New Stories From 'Urban Agriculture Notes'
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Boston Urban Farm that once benefited the homeless now run by fast-food chain

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A tractor and greenhouse are pictured on the farm. Photo Timothy Tai For The Boston Globe.

Before it was abandoned, when hundreds of homeless people, addicts, and troubled teens slept there every night, the island in Boston Harbor had a thriving farm that produced thousands of pounds of organically grown vegetables, herbs, eggs, honey, and more.

By David Abel
Boston GLOBE
JULY 25, 2016

Excerpt:

Company officials also said they intend to grow the produce most used at their restaurants — some 40,000 pounds of kale, beets, cabbage, and other vegetables — rather than basing their choice of crops on the community’s needs.

“It’s heartbreaking what’s happening,” said Elissa Nabozny, a former volunteer on the farm.

Nabozny said she doesn’t understand why the city didn’t allow its employees, or a nonprofit group devoted to the homeless, to use the 2.5 acres of farmland. The farm used to be run by Serving Ourselves, a city job-training program for the homeless that focused on agriculture.

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July 30, 2016   Comments Off on Boston Urban Farm that once benefited the homeless now run by fast-food chain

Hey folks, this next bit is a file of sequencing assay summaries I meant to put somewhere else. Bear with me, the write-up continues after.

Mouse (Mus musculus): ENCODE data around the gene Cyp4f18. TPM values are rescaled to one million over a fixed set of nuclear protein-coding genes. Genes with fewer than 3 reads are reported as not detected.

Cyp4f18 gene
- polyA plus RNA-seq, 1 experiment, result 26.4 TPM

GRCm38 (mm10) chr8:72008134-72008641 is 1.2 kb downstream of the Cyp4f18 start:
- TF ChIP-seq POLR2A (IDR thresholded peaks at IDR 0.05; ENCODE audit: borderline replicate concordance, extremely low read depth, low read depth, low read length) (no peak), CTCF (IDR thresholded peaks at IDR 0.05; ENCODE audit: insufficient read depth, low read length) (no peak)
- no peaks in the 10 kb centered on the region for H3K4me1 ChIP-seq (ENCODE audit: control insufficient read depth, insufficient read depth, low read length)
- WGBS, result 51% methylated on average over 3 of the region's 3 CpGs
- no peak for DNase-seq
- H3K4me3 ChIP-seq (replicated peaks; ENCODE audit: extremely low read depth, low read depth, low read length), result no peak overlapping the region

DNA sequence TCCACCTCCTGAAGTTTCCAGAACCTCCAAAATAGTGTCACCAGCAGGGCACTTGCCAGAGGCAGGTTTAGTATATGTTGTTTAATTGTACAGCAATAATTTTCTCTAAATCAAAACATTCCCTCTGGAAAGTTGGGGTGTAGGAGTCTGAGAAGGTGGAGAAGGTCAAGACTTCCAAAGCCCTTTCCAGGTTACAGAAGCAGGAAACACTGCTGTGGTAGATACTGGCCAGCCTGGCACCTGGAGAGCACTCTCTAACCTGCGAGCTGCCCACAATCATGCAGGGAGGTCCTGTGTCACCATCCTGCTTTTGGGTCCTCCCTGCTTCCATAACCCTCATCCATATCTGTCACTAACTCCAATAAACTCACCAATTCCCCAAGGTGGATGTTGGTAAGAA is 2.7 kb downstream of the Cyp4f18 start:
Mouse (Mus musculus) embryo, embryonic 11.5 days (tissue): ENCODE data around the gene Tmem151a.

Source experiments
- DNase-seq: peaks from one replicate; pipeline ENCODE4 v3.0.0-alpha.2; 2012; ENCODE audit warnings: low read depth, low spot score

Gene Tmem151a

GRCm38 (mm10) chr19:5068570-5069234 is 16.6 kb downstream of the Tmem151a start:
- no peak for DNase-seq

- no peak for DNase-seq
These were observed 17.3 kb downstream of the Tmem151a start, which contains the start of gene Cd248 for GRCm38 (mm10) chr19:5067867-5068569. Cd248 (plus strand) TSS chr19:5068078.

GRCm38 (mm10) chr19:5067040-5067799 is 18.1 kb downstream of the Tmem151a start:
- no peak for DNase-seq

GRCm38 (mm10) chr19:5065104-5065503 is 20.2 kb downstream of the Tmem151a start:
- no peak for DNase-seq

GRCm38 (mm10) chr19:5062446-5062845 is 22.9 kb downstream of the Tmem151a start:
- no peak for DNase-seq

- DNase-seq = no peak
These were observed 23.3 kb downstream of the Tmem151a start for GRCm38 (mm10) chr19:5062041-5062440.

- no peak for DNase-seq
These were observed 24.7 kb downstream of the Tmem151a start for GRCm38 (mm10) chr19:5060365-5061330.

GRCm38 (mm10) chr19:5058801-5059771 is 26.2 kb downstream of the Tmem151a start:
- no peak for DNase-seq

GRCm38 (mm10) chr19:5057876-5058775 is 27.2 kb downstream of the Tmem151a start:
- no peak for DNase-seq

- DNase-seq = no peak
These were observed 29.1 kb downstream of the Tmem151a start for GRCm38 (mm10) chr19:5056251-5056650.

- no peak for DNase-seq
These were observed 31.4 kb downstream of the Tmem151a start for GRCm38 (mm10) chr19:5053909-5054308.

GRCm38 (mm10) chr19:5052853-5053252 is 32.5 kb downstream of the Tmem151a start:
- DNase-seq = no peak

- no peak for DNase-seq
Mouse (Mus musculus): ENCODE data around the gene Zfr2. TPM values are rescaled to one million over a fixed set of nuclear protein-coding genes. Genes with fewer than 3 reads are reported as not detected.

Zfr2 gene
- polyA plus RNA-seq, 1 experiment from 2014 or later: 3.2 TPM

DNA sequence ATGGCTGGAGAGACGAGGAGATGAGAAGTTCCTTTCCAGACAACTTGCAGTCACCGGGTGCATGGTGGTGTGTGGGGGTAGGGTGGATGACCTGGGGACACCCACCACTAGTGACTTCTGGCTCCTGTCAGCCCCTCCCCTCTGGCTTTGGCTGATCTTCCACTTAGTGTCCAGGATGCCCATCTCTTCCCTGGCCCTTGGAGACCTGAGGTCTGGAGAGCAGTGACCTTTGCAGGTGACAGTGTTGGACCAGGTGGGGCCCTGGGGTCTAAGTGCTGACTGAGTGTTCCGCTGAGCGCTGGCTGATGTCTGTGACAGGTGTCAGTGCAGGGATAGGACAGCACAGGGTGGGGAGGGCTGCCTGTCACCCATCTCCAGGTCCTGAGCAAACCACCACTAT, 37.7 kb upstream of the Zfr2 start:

Halifax: ’A global garden:’ Hope Blooms and Syrian refugees getting their hands dirty, together

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Hope Blooms’ Jessie Jollymore and Tamar Mintis hold a Sidney Crosby autographed game jersey in their north-end Halifax garden on Sunday. They are auctioning off the jersey to help support the community garden for Syrian refugees. JEFF HARPER / METRO

Hockey Player, Sidney Crosby, has even donated a game-worn jersey to help raise money to expand the blossoming north-end location.

By: Rebecca Dingwell
Metro
Jul 24 2016

Excerpt:

“We were already full in the garden, and so a lot of community members gave up their plot so the Syrian families could grow food,” explained Jollymore.

Now, Hope Blooms is looking to get the new Haligonians involved further – but Jollymore said they need more human resources, especially an interpreter. They also want to take down one of the fences to make more room for garden plots.

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July 30, 2016   Comments Off on Halifax: ’A global garden:’ Hope Blooms and Syrian refugees getting their hands dirty, together